Researchers have also been looking at the potential for using CBD to help reduce severe behavioral problems in children and adolescents who have an intellectual disability. Researchers at the Murdoch Children’s Research Institute, Melbourne, Australia, recorded a clinically significant change in participants’ irritability, aggression, self-injury, and yelling (see “A pilot randomised placebo‐controlled trial of cannabidiol to reduce severe behavioural problems in children and adolescents with intellectual disability”). The majority of participants in the study were on the autism spectrum.
Although this pilot study wasn’t large enough to make any definitive statements about CBD and its impact on behavior, the researchers note that these early findings strongly support organizing a larger trial, which is reportedly in the planning stages now.
Daryl Efron, senior research fellow, Murdoch Children’s Research Institute, led the study and notes that this was the first investigation of how CBD might have a role in helping manage severe behavioral problems in children and adolescents who have intellectual disabilities.
The researchers found that the CBD administered for the study was tolerated well by the subjects without any serious side effects.
“Current medications carry a high risk of side effects, with vulnerable people with intellectual disability being less able to report side-effects,” said Efron, commenting on the study. “Common side effects of antipsychotics, such as weight gain and metabolic syndrome, have huge health effects for a patient group already at increased risk of chronic illness.” (See “CBD could reduce behavioural problems in children with intellectual disability.”)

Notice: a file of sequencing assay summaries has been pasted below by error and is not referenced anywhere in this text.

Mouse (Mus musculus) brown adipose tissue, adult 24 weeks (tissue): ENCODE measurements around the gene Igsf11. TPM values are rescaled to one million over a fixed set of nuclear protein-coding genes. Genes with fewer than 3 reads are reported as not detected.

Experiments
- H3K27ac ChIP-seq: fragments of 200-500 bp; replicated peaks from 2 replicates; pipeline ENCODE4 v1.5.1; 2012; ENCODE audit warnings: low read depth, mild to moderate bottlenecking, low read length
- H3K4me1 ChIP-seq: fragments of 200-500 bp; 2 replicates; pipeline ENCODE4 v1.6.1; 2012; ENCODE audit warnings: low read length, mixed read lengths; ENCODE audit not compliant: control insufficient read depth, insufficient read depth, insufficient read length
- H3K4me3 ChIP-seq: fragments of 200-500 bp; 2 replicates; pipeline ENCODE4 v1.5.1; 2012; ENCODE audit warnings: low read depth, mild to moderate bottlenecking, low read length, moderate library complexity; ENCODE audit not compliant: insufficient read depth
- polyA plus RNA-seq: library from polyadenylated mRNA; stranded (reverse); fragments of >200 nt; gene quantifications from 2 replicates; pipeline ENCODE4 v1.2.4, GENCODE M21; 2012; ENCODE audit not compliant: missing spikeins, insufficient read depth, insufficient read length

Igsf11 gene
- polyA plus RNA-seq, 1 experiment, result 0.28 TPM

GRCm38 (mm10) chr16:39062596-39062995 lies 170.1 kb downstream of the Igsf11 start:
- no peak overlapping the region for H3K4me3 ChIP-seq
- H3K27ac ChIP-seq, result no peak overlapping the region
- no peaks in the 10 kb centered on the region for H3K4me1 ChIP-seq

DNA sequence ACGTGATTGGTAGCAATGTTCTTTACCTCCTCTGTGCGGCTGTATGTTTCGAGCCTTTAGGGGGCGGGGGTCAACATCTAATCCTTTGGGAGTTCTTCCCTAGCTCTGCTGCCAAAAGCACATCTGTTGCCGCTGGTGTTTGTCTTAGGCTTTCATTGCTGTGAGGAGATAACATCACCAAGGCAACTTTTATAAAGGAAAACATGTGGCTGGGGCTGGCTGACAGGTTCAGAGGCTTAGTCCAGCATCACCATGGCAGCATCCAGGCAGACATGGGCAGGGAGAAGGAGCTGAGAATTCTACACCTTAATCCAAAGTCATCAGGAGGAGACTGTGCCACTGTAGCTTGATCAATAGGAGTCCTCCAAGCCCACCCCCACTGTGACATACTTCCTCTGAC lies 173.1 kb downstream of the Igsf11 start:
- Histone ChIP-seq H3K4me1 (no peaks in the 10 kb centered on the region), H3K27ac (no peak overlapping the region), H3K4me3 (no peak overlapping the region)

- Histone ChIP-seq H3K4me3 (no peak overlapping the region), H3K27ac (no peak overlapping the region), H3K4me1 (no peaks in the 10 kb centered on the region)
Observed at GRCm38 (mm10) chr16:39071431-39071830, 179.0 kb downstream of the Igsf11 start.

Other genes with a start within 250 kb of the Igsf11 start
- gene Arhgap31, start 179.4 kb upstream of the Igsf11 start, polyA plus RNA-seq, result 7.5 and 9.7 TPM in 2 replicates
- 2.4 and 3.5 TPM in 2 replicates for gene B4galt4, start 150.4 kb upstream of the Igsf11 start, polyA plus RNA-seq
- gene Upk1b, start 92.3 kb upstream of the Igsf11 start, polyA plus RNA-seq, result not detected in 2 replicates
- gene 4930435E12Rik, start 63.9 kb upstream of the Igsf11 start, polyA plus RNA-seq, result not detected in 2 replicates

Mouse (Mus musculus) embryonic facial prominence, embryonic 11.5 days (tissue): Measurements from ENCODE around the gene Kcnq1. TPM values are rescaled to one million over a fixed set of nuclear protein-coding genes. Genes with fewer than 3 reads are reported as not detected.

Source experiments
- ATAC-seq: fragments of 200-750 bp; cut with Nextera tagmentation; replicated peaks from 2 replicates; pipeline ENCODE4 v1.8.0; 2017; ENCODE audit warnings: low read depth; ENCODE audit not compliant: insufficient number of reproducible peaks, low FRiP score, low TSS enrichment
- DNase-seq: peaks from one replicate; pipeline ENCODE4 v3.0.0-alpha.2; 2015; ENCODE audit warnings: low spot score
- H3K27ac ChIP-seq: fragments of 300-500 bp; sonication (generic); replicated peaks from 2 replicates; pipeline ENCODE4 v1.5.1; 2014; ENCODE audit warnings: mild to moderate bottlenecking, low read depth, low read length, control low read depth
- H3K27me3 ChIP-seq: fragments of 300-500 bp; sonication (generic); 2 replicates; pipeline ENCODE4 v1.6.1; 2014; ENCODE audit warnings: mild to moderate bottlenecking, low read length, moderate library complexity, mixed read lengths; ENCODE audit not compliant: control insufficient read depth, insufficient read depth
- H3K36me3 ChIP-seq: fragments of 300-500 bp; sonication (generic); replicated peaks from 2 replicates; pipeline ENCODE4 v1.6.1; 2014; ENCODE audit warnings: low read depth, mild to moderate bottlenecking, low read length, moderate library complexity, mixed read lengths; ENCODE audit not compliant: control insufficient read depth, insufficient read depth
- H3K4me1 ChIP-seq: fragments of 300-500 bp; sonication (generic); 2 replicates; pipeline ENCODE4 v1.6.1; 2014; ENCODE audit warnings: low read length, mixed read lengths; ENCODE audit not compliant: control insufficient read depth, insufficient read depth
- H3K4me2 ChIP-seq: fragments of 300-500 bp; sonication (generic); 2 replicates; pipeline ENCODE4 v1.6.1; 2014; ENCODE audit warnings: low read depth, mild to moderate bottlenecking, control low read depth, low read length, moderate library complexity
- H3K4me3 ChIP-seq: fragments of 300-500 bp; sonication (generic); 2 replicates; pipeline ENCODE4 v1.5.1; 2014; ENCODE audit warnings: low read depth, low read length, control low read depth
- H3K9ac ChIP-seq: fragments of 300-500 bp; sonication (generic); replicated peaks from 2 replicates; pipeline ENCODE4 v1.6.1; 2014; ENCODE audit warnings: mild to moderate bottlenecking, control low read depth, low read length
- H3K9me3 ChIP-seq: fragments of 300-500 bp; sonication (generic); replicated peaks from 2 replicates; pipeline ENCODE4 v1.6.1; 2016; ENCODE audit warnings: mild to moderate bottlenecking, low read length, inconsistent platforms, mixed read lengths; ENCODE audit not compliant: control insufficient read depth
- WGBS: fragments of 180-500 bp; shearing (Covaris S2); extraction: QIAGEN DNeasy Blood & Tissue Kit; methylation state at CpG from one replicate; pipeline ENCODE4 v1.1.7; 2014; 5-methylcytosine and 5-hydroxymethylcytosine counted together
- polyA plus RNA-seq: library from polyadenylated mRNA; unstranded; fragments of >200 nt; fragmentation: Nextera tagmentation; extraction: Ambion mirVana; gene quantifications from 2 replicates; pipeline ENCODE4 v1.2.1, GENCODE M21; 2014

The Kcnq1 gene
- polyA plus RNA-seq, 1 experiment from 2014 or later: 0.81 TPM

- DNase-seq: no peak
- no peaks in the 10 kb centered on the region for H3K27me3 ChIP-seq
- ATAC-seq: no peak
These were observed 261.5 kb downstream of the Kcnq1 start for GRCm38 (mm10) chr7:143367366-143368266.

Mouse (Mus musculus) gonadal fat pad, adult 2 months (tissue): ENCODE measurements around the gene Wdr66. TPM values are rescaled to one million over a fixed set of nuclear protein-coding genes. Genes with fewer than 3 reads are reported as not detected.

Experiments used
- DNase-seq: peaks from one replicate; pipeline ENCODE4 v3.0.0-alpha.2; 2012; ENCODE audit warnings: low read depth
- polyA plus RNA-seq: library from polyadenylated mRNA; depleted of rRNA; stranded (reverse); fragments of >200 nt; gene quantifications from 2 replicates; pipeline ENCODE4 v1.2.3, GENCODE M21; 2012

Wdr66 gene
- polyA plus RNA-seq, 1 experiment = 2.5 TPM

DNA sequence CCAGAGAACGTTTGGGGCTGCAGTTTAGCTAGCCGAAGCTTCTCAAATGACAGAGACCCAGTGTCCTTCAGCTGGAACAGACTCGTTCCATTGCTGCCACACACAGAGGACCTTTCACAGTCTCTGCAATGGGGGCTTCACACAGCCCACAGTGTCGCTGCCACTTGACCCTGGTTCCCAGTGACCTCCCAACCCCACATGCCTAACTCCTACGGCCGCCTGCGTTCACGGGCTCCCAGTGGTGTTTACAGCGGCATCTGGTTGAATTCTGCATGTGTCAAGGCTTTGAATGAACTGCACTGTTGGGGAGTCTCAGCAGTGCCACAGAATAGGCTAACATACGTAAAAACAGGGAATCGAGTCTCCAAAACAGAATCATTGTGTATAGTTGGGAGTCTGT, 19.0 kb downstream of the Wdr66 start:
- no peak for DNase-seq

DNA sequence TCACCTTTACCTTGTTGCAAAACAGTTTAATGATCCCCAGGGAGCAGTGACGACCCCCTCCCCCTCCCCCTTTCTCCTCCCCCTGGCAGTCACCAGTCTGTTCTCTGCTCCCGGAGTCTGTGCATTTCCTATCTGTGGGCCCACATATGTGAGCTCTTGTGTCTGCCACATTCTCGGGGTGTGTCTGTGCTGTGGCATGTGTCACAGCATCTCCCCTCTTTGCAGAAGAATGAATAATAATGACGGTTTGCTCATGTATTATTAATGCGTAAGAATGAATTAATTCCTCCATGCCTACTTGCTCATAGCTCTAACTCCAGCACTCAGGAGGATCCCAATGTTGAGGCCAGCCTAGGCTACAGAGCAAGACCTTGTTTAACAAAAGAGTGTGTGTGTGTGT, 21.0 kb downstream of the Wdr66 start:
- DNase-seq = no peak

Efron and his colleagues are reportedly seeking funding for additional research into the effectiveness of using medicinal cannabis and CBD to help those with developmental disorders such as autism and Tourette syndrome.
David Shurtleff, Ph.D., deputy director, National Center for Complementary and Integrative Health, National Institutes of Health, Bethesda, MD, recently discussed new funding opportunities for cannabinoid research related to pain (see “Expanding the portfolio of rigorous cannabinoid research with new funding opportunities”).
“Both the chronic pain and opioid epidemics pose public health challenges for the research community,” he said. For the National Center for Complementary and Integrative Health, part of the National Institutes of Health, he notes that this challenge has informed their investment in pain research, which accounts for 40 percent of the center’s overall research portfolio. “The urgency behind this investment is clear: There is not an adequate range of options to help clinicians and patients treat and manage pain,” he wrote. “The lack of options has taken a toll on millions of American adults who suffer from chronic pain, impacting quality of life and ability to work, and increasing risk of depression, anxiety, and addiction.”
In order to seek new solutions for pain management, the National Center for Complementary and Integrative Health announced $3 million in funding in 2019 to support studies investigating the potential pain-relieving properties of cannabis, focusing specifically on minor cannabinoids and terpenes.